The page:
There are a few specific criteria a car must meet in order to earn the approval of the car enthusiast community at large. Arguably the two most important things to the average enthusiast are an available manual transmission and rear- or all-wheel drive.
There’s a car that meets neither of those important criteria that deserves a second look from both enthusiast and casual drivers alike. I’m talking about the criminally underrated GM "W" platform — and specifically the second generation, which started in 1997. These were mid- to full-size cars which were all front-wheel-drive with automatic transmissions. Examples include the Buick Regal, Chevy Impala and Pontiac Grand Prix from the late 1990s through the mid-2000s.
My personal ownership experience with the W-body is with a 2001 Chevy Monte Carlo SS. Elephant in the room: This is the car to blame for Chevy’s phase of "SS-ing all the things" in the 2000s. We can argue about whether or not that front-wheel-drive V6 coupe was worthy of an SS badge, but either way, I loved that car. Up here in Wisconsin, we have limited options for enthusiast cars. I could’ve gotten a Camaro, but I was 19 and didn’t have the space or the money for a second car to drive in our horrible winters — and I didn’t want to mess around with winter tires. I needed a solid year-rounder that I could enjoy driving and maybe modify a little bit. All signs pointed to the Monte SS.
I put on a tasteful aftermarket cat-back exhaust, American Racing rims (don’t worry, they were only an inch bigger than stock) and a few other light modifications here and there. What I ended up with was a pseudo-muscle car that was low-cost, low-maintenance and stood out without being too in-your-face. It didn’t hurt that girls liked it, too.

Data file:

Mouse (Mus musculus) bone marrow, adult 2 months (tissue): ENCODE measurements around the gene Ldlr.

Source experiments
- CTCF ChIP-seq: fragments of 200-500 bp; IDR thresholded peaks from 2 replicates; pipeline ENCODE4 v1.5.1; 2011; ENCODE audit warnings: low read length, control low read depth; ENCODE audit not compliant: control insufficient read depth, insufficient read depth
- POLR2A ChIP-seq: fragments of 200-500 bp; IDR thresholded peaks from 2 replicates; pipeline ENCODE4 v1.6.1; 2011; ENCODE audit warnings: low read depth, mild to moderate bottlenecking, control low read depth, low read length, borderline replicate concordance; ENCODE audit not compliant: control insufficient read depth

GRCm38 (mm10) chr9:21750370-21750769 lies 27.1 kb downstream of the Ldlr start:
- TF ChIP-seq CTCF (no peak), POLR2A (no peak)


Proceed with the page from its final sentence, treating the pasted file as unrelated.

It was powered by a naturally-aspirated 3.8-liter V6 called the 3800 Series II. This engine was shared with the V6 variants of the F-body Camaro and Firebird at the time, but turned sideways. It was spectacularly reliable, respectably efficient, and it had enough power to be fun to drive every day — but not so much that it was too easy to get in trouble. When I eventually sold my Monte Carlo, it had about 193,000 miles on the clock and it was still on the original 4-speed automatic transmission. It’s not uncommon for these cars to pass 200k with plenty of life left.
But there are lots of reliable, efficient cars out there that are more interesting — so what makes the W-body different? What’s really special about the W-body is that it was instrumental in kicking off the era of the reliable, everyday car that isn’t oppressively boring to drive. Now we have traditionally boring sedans that hustle to 60 mph in under 6 seconds and hot hatches that deliver more fun than you should be allowed to have for under $20k. It was a different story in the late 1990s.
Also, it’s a great car for someone who wants to get into cars. If you’ve always been interested in cars, but you’ve never owned a particularly interesting car, pick whichever W-body you like (make sure it has a 3800) and go nuts. They’re super-easy to wrench on, making them good for the aspiring mechanic. There’s a ton of online fan support (no, seriously, these cars have fanboys) and aftermarket parts out there — so you can modify the car as much or as little as you want to suit your tastes. I especially recommend it if you live in a snowy climate and you can only realistically own one car.
Go ahead and make fun of the W-body all you want. These lovable front-drivers will have the last laugh when the snow starts flying — and when you total up your repair bills. Find a Chevrolet Monte Carlo for sale